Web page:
It was an odd situation rarely seen in a county meeting - a group of residents making a plea for Columbia County not to pave their dirt road.
Some of the residents on Summit Ridge Road in Columbia County are opposed to the county's plans to pave the road, asserting that pavement would destroy the country atmosphere.
Photo by Jim Blaylock
But even stranger to officials was the fact that across the room a second group of residents wanted their dirt road paved, even though county officials said a priority list prevents that from happening anytime soon.
"This is a little bit of a reverse,'' said commission Chairman Ron Cross at a public works committee meeting Thursday, speaking to the group that argued against having their dirt road paved on Summit Ridge Road.
At one point, to the laughter of those in the room, residents in attendance wanting a paved road at Gunnoe Road said they would gladly swap with those on Summit Ridge.
Committee members in the end agreed to table the proposed paving at Summit Ridge until all residents could receive letters about the possibility. Those on Gunnoe Road also were told further talks would occur concerning the needed right of way but that it could still be several years before their road would be paved.
Kevin Lear, the county's construction and maintenance director, said the two roads are among a total of about 100 dirt roads remaining in the county, covering 60 miles. He said the county would like to pave them all, but they must be prioritized because of limited funds.
Dr. Michael Hodos, a resident of Summit Ridge Road, gave a list of reasons to commissioners about why he feels his road should remain dirt.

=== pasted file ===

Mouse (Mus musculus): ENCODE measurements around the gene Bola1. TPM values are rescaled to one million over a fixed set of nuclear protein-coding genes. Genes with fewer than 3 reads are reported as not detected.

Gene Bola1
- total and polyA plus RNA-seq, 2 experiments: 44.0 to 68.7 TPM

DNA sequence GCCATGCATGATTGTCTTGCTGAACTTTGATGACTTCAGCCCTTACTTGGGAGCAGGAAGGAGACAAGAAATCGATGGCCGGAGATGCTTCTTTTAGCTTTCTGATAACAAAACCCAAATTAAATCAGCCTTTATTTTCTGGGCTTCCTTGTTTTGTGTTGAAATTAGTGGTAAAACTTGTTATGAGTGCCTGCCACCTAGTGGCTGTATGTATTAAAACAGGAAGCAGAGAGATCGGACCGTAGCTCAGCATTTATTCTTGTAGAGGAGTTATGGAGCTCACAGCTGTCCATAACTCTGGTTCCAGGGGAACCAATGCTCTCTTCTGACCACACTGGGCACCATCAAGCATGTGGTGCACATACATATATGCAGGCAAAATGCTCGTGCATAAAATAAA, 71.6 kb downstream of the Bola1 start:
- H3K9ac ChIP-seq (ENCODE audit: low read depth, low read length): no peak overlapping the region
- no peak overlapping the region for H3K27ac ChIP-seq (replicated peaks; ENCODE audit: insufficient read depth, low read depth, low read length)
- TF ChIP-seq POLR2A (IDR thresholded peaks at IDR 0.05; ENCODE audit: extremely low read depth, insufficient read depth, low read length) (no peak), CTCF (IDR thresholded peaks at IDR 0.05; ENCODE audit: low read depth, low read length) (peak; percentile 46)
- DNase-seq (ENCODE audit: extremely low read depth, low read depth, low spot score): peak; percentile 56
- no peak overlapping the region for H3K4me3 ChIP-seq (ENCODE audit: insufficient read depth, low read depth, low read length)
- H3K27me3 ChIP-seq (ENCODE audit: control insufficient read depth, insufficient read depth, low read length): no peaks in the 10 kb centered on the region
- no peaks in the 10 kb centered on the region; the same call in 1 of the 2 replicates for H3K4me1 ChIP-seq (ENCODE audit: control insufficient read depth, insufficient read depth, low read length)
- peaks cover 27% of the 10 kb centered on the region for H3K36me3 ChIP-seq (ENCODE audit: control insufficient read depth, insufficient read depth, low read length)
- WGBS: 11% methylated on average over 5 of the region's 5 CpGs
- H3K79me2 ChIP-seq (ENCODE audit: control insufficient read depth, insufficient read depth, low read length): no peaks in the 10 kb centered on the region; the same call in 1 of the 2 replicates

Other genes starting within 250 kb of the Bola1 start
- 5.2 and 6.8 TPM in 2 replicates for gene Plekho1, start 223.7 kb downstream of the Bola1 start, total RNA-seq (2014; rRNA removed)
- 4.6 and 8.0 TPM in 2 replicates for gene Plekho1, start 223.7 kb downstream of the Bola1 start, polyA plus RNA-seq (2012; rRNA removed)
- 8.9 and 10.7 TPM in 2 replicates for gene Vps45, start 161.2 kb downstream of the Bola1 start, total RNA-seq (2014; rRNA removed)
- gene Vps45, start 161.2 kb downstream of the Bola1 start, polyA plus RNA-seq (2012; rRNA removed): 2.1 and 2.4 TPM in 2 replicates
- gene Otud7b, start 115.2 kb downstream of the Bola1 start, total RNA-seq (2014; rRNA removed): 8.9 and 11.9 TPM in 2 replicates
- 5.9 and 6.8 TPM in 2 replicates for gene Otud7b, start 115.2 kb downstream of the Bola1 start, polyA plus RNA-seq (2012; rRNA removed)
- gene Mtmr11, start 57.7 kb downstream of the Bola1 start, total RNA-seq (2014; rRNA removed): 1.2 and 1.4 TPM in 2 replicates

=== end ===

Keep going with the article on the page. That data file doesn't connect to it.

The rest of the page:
"We moved there to keep it a nice country dirt road, and we'd like to keep it that way,'' he said.
Hodos said a dirt road is better for water runoff, prevents fast driving and is even easier on the joints when running on the road.
"It also keeps a country feeling to the area, which we like,'' he said. "Living in Columbia County, it's getting more and more difficult to find an old country road.''
But Lear said the majority of those living on Summit Ridge have expressed their support of having the road paved. Lear also said that, in part, the road has been prioritized because of growth in the area. The road is off Old Washington Road near the Greenbrier area and is one of only six dirt roads remaining in its district, Lear said.
"It's somewhat ironic to have a group of folks that don't want their road paved and a group that does,'' he said.
Lear then turned to residents of Gunnoe Road, which is just west of Harlem at the Columbia and McDuffie County line, and told them their road hasn't been at the top of a priority list for the exact opposite reasons as why Summit Ridge has been.
The Columbia County News-Times ©2013. All Rights Reserved.